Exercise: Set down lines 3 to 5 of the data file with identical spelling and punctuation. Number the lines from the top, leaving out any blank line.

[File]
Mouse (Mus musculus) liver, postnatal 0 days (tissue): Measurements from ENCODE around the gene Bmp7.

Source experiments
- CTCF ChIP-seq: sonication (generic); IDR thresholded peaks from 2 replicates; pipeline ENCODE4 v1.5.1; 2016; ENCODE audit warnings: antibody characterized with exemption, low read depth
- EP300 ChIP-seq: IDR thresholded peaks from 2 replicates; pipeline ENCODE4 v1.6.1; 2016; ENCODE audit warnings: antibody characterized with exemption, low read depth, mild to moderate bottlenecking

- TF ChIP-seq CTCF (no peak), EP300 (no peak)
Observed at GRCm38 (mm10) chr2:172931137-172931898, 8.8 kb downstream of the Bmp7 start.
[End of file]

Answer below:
- CTCF ChIP-seq: sonication (generic); IDR thresholded peaks from 2 replicates; pipeline ENCODE4 v1.5.1; 2016; ENCODE audit warnings: antibody characterized with exemption, low read depth
- EP300 ChIP-seq: IDR thresholded peaks from 2 replicates; pipeline ENCODE4 v1.6.1; 2016; ENCODE audit warnings: antibody characterized with exemption, low read depth, mild to moderate bottlenecking

- TF ChIP-seq CTCF (no peak), EP300 (no peak)